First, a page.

Blog Archive

Click on a headline to read the teaser.

Bailing out of an in-progress git merge

Git has a number of features that have been around for some time, yet many people seem unaware of. git merge --abort seems to fall into this category. It was introduced in version 1.7.4 (35d2fff), which was released January 30, 2011. Read More ›
Jacob Helwig development git tips

Updated git rebase --interactive --autosquash commit preparation

Previously I wrote about git rebase --interactive --autosquash, and showed a couple of helper aliases to aid in creating the specially formatted commit messages used by --autosquash.

In 1.7.4, Git gained built-in versions of these helpers (specifically in d71b8ba and 89ac122). It is now possible to use the commit command directly (or much more simple aliases) to create fixup and squash commits for use with --autosquash. Read More ›
Jacob Helwig development git tips

How I use different fetch & push URLs in Git

I hate having to enter my ssh key passphrase just to fetch from public Git repositories where I have push access. Fortunately, since version 1.6.4 Git has had the ability to separately specify the URLs to use when fetching, and when pushing. In addition to no longer requiring me to have my SSH key loaded when I go to fetch, I’ve noticed that fetching is now faster without the overhead of SSH. Read More ›
Jacob Helwig git

Using Git's @{-1} notation

There are a number of features Git has had for some time that go largely unnoticed by most people. Being able to refer to branches using the @{-1} notation (and its - alias) is one of the features I use on a regular basis that most people seem unaware of, even though they’ve been around since version 1.6.2. Read More ›
Jacob Helwig git

Using Git's @{upstream} notation

One useful feature Git has had since 1.7.0 is the ability to refer to the branch that another one is tracking using [branch]@{upstream} notation. I’ve found this especially handy while working on projects with multiple committers. Read More ›
Jacob Helwig git

Making 'git push' a little smarter/safer

Without any additional command line options git push’s behavior is almost never what I actually want it to do, since I rarely wish to push more than one branch at once, and often work with multiple remotes where I have push access.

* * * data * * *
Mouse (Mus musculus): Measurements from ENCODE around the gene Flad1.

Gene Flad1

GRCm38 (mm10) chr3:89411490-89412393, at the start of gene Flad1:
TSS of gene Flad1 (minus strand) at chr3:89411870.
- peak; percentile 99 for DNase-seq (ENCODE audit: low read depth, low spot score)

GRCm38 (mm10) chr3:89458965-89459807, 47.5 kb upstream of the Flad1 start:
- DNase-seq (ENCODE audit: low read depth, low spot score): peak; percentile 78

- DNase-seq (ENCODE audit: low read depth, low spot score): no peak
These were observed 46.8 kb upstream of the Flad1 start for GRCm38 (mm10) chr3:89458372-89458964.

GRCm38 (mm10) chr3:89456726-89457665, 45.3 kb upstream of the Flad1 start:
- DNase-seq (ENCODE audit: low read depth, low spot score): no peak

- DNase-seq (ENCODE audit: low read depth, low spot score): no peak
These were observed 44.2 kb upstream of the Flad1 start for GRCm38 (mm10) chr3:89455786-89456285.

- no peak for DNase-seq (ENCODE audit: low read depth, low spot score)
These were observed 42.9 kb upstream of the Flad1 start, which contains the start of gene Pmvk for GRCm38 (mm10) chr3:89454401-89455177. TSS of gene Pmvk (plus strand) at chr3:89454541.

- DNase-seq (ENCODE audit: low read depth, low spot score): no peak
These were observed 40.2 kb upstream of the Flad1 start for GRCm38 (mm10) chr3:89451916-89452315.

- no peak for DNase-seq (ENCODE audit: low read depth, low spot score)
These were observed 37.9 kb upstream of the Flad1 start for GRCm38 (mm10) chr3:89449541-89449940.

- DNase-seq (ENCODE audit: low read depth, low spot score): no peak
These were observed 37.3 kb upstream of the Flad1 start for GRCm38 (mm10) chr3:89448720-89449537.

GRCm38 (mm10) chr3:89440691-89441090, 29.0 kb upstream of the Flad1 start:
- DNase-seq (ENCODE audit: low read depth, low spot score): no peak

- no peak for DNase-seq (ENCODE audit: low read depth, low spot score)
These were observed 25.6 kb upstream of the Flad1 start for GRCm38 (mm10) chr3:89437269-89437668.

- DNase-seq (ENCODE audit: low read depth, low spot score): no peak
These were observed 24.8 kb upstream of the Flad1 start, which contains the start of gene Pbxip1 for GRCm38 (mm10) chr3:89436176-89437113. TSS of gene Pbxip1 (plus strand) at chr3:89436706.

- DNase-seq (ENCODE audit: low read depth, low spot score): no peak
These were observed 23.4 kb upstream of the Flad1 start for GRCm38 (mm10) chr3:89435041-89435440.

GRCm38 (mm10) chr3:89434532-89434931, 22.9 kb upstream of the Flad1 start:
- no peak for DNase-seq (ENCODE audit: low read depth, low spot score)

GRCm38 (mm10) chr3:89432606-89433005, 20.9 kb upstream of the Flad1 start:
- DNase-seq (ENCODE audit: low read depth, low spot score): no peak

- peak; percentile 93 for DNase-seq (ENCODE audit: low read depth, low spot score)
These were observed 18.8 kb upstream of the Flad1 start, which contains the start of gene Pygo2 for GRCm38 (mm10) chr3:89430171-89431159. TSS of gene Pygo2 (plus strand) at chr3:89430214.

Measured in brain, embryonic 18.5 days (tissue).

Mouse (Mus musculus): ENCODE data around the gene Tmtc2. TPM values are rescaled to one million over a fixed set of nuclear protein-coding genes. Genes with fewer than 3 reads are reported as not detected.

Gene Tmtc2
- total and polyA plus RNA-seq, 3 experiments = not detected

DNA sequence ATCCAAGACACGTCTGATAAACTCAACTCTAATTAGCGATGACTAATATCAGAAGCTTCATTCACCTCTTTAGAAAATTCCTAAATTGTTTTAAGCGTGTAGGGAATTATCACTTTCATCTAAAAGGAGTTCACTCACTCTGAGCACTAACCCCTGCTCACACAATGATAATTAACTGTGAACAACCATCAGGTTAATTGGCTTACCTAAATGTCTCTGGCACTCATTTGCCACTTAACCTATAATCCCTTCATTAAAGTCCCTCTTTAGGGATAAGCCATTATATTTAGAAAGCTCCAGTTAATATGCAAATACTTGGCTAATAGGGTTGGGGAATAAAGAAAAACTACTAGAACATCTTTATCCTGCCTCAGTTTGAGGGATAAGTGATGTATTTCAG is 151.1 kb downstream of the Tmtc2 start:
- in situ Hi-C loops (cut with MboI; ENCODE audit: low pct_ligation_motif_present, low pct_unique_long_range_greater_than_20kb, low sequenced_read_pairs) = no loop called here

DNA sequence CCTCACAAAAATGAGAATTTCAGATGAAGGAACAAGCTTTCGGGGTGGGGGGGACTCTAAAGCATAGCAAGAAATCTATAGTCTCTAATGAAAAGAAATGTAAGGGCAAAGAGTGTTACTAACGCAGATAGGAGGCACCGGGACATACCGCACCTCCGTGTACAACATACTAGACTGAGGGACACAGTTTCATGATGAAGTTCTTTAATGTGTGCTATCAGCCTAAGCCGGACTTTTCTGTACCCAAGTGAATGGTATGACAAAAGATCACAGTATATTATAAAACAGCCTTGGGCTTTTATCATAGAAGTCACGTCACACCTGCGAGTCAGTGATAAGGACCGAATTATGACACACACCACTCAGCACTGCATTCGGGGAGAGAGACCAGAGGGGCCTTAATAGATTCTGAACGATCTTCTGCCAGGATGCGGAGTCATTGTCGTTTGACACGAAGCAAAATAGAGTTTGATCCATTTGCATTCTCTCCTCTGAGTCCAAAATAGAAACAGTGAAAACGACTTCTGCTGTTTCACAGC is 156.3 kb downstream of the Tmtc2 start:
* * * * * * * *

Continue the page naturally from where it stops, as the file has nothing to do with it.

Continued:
Even though I am generally in the habit of always supplying both the remote and a list of refs when pushing (git push <remote> <ref1> [..<refN>]) I’d rather not have anything potentially dangerous or unwanted happen if I happen to leave off the ref(s) (or very rarely both the remote and the ref(s)). Read More ›
Jacob Helwig git

Making Git a little less verbose

Git has some output that can be very helpful to people getting started with it. Once you’ve been using Git for a while, however, you may find that the advice that Git provides to help deal with certain situations just ends up taking up screen real estate. Fortunately, there is a way to turn off a number of these messages. Read More ›
Jacob Helwig git

Colorizing Git output

There is a simple tweak to make working with Git a lot nicer that people often don’t know about, or forget to do is turn on Git’s ability to colorize its output. Read More ›
Jacob Helwig git

Settling on Octopress

A while back, I ditched Mephisto in favor of a static site generator I’d written in Perl (WWW::StaticBlog). When setting up a new laptop, and preparing to write a new post, I discovered that one of its dependencies (Text::Multi) is no longer on CPAN. In my haste to set something up I ended up deploying a new version of the site using nanoc, before fully working out the kinks. Turns out that nanoc doesn’t really support having pygments output line numbers in the “table” format, and working on fixing this was more work than I was willing to put in when there are many alternatives out there. Read More ›
Jacob Helwig

Offline email with gmail, mutt, postfix and offlineimap

One of my co-workers recently asked me to send him my setup for being able to read & write email while fully disconnected from the internet using mutt. Read More ›
Jacob Helwig

Pitfalls with RPM and GPG

As part of automating the packaging process for Puppet Dashboard we ran into some baffling issues regarding the package signatures. Initially, we ended up with a package that was recognized as having a valid signature on some systems, but not others (Good with RPM 4.7.2, bad with Additionally, when we tried signing the package with our “normal” GPG keys to try and debug this, we were unable to get a good signature from any of the systems we were testing with.